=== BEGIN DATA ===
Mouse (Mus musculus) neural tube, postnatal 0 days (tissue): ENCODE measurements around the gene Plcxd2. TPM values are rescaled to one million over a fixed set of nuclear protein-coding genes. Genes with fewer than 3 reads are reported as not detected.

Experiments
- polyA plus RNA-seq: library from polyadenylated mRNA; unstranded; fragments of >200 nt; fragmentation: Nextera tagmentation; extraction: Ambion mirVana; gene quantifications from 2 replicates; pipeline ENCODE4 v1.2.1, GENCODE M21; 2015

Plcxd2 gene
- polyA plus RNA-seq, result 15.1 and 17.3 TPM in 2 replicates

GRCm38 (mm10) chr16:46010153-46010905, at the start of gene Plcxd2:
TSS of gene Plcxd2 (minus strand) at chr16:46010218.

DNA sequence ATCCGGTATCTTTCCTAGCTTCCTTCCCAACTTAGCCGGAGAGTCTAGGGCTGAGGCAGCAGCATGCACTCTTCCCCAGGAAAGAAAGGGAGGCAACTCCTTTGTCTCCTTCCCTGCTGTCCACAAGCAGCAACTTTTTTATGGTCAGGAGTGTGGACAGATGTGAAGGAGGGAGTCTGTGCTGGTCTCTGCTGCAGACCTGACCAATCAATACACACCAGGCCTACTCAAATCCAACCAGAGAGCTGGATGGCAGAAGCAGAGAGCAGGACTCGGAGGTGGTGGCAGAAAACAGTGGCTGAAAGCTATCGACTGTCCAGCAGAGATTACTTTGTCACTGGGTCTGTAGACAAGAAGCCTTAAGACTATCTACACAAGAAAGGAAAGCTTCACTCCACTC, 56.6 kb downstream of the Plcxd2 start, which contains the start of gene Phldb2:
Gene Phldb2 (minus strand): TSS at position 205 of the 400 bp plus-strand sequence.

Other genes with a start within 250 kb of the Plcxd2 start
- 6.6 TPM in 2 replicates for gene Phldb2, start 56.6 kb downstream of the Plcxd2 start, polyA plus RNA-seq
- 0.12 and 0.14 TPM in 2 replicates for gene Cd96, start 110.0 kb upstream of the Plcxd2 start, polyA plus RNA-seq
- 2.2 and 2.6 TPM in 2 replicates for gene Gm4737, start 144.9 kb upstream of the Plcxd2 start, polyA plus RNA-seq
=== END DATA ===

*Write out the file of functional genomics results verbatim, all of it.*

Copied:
Mouse (Mus musculus) neural tube, postnatal 0 days (tissue): ENCODE measurements around the gene Plcxd2. TPM values are rescaled to one million over a fixed set of nuclear protein-coding genes. Genes with fewer than 3 reads are reported as not detected.

Experiments
- polyA plus RNA-seq: library from polyadenylated mRNA; unstranded; fragments of >200 nt; fragmentation: Nextera tagmentation; extraction: Ambion mirVana; gene quantifications from 2 replicates; pipeline ENCODE4 v1.2.1, GENCODE M21; 2015

Plcxd2 gene
- polyA plus RNA-seq, result 15.1 and 17.3 TPM in 2 replicates

GRCm38 (mm10) chr16:46010153-46010905, at the start of gene Plcxd2:
TSS of gene Plcxd2 (minus strand) at chr16:46010218.

DNA sequence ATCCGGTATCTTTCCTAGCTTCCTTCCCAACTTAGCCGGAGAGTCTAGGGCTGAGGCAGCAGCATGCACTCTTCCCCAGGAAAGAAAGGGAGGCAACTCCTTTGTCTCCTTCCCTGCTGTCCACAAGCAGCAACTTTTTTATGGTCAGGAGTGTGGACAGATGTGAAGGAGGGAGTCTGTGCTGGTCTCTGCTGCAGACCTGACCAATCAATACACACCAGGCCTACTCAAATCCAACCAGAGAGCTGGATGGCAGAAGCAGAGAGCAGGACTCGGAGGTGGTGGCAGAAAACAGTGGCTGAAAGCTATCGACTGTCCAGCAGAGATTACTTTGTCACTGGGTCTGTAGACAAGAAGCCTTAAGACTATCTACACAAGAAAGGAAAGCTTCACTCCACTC, 56.6 kb downstream of the Plcxd2 start, which contains the start of gene Phldb2:
Gene Phldb2 (minus strand): TSS at position 205 of the 400 bp plus-strand sequence.

Other genes with a start within 250 kb of the Plcxd2 start
- 6.6 TPM in 2 replicates for gene Phldb2, start 56.6 kb downstream of the Plcxd2 start, polyA plus RNA-seq
- 0.12 and 0.14 TPM in 2 replicates for gene Cd96, start 110.0 kb upstream of the Plcxd2 start, polyA plus RNA-seq
- 2.2 and 2.6 TPM in 2 replicates for gene Gm4737, start 144.9 kb upstream of the Plcxd2 start, polyA plus RNA-seq